Meanwhile, the profiling and investigation of war crimes continues and those involved are confident that their work will ultimately help justice be served.

They point out that they are working very closely with local and international prosecutors, as well as the ICC, and the experience gained in documenting war crimes in Ukraine before last year’s invasion – Truth Hounds was formed shortly after Russia’s illegal annexation of Crimea in 2014 and the beginning of the conflict in the country’s Donbas region – and learned from war crimes investigations in other countries, proved to be invaluable in ensuring the efficiency of their work.

“During the 2008 Georgia war, both sides reported violations of humanitarian law and war crimes. However, research on them was conducted with limited support from international partners and it was only in 2016 that the ICC joined. In eight years, vital information can be lost, and this is precisely why war crimes in Ukraine need to be continuously recorded, as we and a number of international organizations and partners are. others are doing,” Nekoliak said.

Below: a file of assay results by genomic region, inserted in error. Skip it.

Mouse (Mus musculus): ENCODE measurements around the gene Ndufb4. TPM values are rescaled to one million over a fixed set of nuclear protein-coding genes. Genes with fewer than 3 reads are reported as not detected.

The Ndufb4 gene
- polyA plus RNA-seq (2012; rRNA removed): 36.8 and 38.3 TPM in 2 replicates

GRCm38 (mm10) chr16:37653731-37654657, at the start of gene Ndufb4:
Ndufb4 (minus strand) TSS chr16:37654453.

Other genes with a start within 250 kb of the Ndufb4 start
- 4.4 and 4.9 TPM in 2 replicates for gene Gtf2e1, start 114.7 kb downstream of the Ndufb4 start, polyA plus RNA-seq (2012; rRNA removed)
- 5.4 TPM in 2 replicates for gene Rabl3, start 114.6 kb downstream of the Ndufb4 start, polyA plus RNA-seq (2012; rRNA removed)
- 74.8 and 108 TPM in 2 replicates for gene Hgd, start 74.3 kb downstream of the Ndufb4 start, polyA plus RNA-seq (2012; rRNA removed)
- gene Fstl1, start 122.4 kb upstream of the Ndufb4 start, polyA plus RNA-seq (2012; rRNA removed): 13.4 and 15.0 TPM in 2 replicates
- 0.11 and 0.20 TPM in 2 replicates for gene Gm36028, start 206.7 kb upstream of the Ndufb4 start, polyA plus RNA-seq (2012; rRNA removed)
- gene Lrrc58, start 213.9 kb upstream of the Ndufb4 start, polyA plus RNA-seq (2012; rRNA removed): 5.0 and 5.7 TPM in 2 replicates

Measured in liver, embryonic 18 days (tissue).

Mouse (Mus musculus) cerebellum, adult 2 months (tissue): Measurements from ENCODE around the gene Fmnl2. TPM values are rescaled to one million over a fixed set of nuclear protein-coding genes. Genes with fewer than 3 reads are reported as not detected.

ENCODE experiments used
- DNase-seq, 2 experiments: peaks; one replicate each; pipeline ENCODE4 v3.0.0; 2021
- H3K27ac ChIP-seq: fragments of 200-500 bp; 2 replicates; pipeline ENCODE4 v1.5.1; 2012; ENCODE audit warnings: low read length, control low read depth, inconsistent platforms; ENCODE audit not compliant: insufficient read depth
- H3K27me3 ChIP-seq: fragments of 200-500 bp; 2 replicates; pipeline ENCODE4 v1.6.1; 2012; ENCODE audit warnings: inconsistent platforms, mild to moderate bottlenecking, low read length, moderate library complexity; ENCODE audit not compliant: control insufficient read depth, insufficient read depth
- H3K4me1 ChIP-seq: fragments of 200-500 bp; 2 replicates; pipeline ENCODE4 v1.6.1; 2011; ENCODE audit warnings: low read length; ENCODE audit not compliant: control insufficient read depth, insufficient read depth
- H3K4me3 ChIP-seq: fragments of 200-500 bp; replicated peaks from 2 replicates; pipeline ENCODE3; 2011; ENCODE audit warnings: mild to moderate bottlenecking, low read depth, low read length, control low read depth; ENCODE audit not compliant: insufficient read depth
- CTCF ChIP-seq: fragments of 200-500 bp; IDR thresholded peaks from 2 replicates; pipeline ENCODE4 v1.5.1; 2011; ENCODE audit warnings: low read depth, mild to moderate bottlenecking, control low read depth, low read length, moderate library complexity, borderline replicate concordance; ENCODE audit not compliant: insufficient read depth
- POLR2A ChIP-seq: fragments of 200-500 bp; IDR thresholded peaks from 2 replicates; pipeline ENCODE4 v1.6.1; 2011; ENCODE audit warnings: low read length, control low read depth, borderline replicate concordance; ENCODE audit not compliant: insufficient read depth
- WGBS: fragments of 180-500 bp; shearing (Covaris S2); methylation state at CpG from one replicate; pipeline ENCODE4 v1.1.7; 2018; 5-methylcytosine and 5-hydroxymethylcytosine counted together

To date, the ICC has only issued three warrants against men for war crimes related to the Georgia conflict.

The nature of the war also enabled them to gather compelling evidence in a way that would perhaps have not been possible in any previous conflict.

“We are in a digital age and cyberspace is much more developed than it was 20 years ago. You can see in real time, everyday, the crimes that have happened, the bombings, the people who died under the destroyed buildings, you can hear their screams.

“It is much easier these days to find someone through technology, such as satellite photos or other data that can help determine which soldiers were in a certain location at the time,” Ajvazovska said. certain when a war crime is alleged to have occurred.

They believe that these, together with the continued international focus on the conflict, and the strong desire of the Ukrainian people themselves to be held accountable for the crimes committed against them, will help bring about even those at the top of Russia’s leadership go to court at some point.

“Trials of wars in former Yugoslavia, 2012 war crimes conviction against former Liberian President Charles Taylor, Félicien Kabuga last year put on trial for the 1994 Rwandan genocide , showing that no matter how much time passes, punishment is inevitable,” Nekoliak said.

“And Russian war criminals will suffer the same fate.”

Report of the UN IPS Office

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© Inter Press Service (2023) — All rights reservedOrigin: Inter Press Service